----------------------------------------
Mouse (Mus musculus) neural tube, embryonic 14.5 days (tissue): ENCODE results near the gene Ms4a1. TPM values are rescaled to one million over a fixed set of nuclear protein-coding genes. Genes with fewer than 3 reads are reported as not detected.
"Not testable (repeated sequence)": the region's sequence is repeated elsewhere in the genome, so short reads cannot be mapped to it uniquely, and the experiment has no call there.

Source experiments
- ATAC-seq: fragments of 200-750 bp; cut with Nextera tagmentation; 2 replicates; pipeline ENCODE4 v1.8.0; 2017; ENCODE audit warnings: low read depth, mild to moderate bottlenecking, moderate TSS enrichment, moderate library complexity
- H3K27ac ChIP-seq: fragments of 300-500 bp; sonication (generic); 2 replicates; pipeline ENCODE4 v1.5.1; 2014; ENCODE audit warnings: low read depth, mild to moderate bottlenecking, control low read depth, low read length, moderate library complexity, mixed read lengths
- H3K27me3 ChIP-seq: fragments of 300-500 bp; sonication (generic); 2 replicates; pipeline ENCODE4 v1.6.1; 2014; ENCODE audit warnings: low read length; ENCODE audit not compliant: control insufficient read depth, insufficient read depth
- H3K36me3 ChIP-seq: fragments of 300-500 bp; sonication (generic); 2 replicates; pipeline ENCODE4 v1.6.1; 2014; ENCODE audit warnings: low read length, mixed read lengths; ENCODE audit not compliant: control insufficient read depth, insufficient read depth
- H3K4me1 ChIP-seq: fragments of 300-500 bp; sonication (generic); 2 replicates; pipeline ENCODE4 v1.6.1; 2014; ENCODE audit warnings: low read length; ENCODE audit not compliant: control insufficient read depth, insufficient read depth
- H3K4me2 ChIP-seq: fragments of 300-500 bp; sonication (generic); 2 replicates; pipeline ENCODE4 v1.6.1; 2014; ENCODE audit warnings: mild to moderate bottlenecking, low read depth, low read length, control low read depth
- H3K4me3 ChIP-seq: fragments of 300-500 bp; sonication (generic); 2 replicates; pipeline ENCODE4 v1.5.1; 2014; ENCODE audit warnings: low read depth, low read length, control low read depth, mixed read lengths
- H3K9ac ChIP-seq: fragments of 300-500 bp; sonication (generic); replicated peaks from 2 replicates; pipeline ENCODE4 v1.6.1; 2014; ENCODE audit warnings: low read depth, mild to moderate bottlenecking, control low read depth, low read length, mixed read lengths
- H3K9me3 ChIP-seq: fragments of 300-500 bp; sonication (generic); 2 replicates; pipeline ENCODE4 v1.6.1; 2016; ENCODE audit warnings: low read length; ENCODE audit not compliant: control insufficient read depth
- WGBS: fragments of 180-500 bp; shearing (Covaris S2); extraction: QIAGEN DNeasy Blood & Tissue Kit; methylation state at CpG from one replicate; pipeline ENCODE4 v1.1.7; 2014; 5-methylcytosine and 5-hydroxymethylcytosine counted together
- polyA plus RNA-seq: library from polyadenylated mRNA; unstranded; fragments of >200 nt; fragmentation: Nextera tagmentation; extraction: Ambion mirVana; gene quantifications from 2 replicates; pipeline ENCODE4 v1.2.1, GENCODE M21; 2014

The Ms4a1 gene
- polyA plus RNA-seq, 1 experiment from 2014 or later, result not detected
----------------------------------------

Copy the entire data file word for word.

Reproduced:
Mouse (Mus musculus) neural tube, embryonic 14.5 days (tissue): ENCODE results near the gene Ms4a1. TPM values are rescaled to one million over a fixed set of nuclear protein-coding genes. Genes with fewer than 3 reads are reported as not detected.
"Not testable (repeated sequence)": the region's sequence is repeated elsewhere in the genome, so short reads cannot be mapped to it uniquely, and the experiment has no call there.

Source experiments
- ATAC-seq: fragments of 200-750 bp; cut with Nextera tagmentation; 2 replicates; pipeline ENCODE4 v1.8.0; 2017; ENCODE audit warnings: low read depth, mild to moderate bottlenecking, moderate TSS enrichment, moderate library complexity
- H3K27ac ChIP-seq: fragments of 300-500 bp; sonication (generic); 2 replicates; pipeline ENCODE4 v1.5.1; 2014; ENCODE audit warnings: low read depth, mild to moderate bottlenecking, control low read depth, low read length, moderate library complexity, mixed read lengths
- H3K27me3 ChIP-seq: fragments of 300-500 bp; sonication (generic); 2 replicates; pipeline ENCODE4 v1.6.1; 2014; ENCODE audit warnings: low read length; ENCODE audit not compliant: control insufficient read depth, insufficient read depth
- H3K36me3 ChIP-seq: fragments of 300-500 bp; sonication (generic); 2 replicates; pipeline ENCODE4 v1.6.1; 2014; ENCODE audit warnings: low read length, mixed read lengths; ENCODE audit not compliant: control insufficient read depth, insufficient read depth
- H3K4me1 ChIP-seq: fragments of 300-500 bp; sonication (generic); 2 replicates; pipeline ENCODE4 v1.6.1; 2014; ENCODE audit warnings: low read length; ENCODE audit not compliant: control insufficient read depth, insufficient read depth
- H3K4me2 ChIP-seq: fragments of 300-500 bp; sonication (generic); 2 replicates; pipeline ENCODE4 v1.6.1; 2014; ENCODE audit warnings: mild to moderate bottlenecking, low read depth, low read length, control low read depth
- H3K4me3 ChIP-seq: fragments of 300-500 bp; sonication (generic); 2 replicates; pipeline ENCODE4 v1.5.1; 2014; ENCODE audit warnings: low read depth, low read length, control low read depth, mixed read lengths
- H3K9ac ChIP-seq: fragments of 300-500 bp; sonication (generic); replicated peaks from 2 replicates; pipeline ENCODE4 v1.6.1; 2014; ENCODE audit warnings: low read depth, mild to moderate bottlenecking, control low read depth, low read length, mixed read lengths
- H3K9me3 ChIP-seq: fragments of 300-500 bp; sonication (generic); 2 replicates; pipeline ENCODE4 v1.6.1; 2016; ENCODE audit warnings: low read length; ENCODE audit not compliant: control insufficient read depth
- WGBS: fragments of 180-500 bp; shearing (Covaris S2); extraction: QIAGEN DNeasy Blood & Tissue Kit; methylation state at CpG from one replicate; pipeline ENCODE4 v1.1.7; 2014; 5-methylcytosine and 5-hydroxymethylcytosine counted together
- polyA plus RNA-seq: library from polyadenylated mRNA; unstranded; fragments of >200 nt; fragmentation: Nextera tagmentation; extraction: Ambion mirVana; gene quantifications from 2 replicates; pipeline ENCODE4 v1.2.1, GENCODE M21; 2014

The Ms4a1 gene
- polyA plus RNA-seq, 1 experiment from 2014 or later, result not detected